A CD was issued that contained the studio versions of some songs performed during the concert. The only live song on the disc was "Maybe I'm Amazed" but unfortunately the version is edited. Lauper's part remains intact, but the entire verse by Wilson was removed, totally skipping her first verse and going into her second. This CD was exclusively released to Sears stores from September 30 to October 31, 2001. The CD cost $4.99, $1.00 of which went to breast cancer research. The CD was released as a "Sony Music special product".
Lauper toured with Cher on her Living Proof: The Farewell Tour in 2002. In 2004, Lauper contributed two tracks to the Creole Bred CD, which was a tribute to Cajun and Zydeco music. The album was released on May 11, 2004.
At Last[edit | edit source]
In November 2003, an album of covers was released entitled At Last (formerly Naked City), which became a Top-40 hit in the U.S. and Australia. Lauper was nominated in 2005 for a Grammy Award in the category of "Best Instrumental Composition Accompanying a Vocal". The nomination was for her interpretation of the song "Unchained Melody".
At Last became Lauper's best selling album since Twelve Deadly Cyns, with 4.5 million copies. The album was also voted as the best CD of covered songs beating those of Rod Stewart, K. D. Lang and Tony Bennet. The success of the CD prompted Sony-BMG to release the DVD Live... At Last which went gold in less than a year.
2005–2007: The Body Acoustic and other projects[edit | edit source]
Under a new contract with Sony Music, Lauper released The Body Acoustic, an album that featured acoustic reinterpretations of tracks from her back catalog. Two new tracks were also written and recorded, one of which is "Above the Clouds". Guests on the album included Shaggy, Ani DiFranco, Adam Lazzara of Taking Back Sunday, Jeff Beck, Puffy AmiYumi, Sarah McLachlan,and Vivian Green.
Though she hadn't released an album of new material since 1997's Sisters of Avalon, Lauper remained busy through the years. Appearing on Showtime's hit show Queer As Folk in 2005, making her Broadway debut in The Threepenny Opera in 2006 (where she won as best actress in a broadway by an internet poll), and directing a commercial for Totally 80's edition of the board game Trivial Pursuit.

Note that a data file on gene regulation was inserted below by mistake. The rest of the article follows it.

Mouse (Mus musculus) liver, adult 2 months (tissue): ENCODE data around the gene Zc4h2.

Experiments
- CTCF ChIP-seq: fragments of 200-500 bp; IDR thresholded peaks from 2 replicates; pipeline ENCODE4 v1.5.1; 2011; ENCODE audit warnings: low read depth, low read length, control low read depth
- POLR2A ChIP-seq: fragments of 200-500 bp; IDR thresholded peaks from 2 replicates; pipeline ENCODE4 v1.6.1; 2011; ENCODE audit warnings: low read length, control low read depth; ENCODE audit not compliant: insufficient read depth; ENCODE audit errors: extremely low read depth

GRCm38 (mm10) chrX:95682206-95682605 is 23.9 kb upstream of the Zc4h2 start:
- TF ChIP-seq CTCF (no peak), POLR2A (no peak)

VH1 Classic honored Lauper with a television special called Decades Rock Live. The show featured Lauper performing with many artists such as Shaggy, Scott Weiland of Velvet Revolver/Stone Temple Pilots, Pat Monahan of Train, Ani di Franco, and the Hooters.
On October 16, 2006, she was inducted into the Long Island Music Hall of Fame. In 2007, she sang "Beecharmer" with Nellie McKay on Nellie's Pretty Little Head album, and "Letters To Michael" with Dionne Warwick.
In June 2007, Lauper headlined the True Colors Tour for Human Rights through the United States and Canada which also included Deborah Harry, Erasure, The Dresden Dolls, and Gossip, with Margaret Cho as MC and special guests in different cities. The tour, sponsored by Logo, the MTV Networks channel targeting gay audiences, provided information to fans who attend, as well as purple wristbands with the slogan "Erase Hate" from The Matthew Shepard Foundation. A dollar from every ticket sold was earmarked for the Human Rights Campaign, which advocates equal rights for gay, lesbian, bisexual and transgender people. In October 2007 the Matthew Shepard Bill was passed into a law by the US Congress,Template:Dubious largely due to the great success of the True Colors Tour.
2008: Bring Ya to the Brink[edit | edit source]
Lauper recorded an album of all new material during 2007. The working title given to the project was Savoir-faire, but she announced at her Perth, Australia concert in February 2008 that the name of the album was Bring Ya to the Brink and that it would be released in the Spring.
Lauper visited England and France during summer 2007 to write for the album and wrote songs with dance artists Basement Jaxx, Digital Dog, Dragonette, Kleerup and others. She described it as a mainly dance album with good rhythm.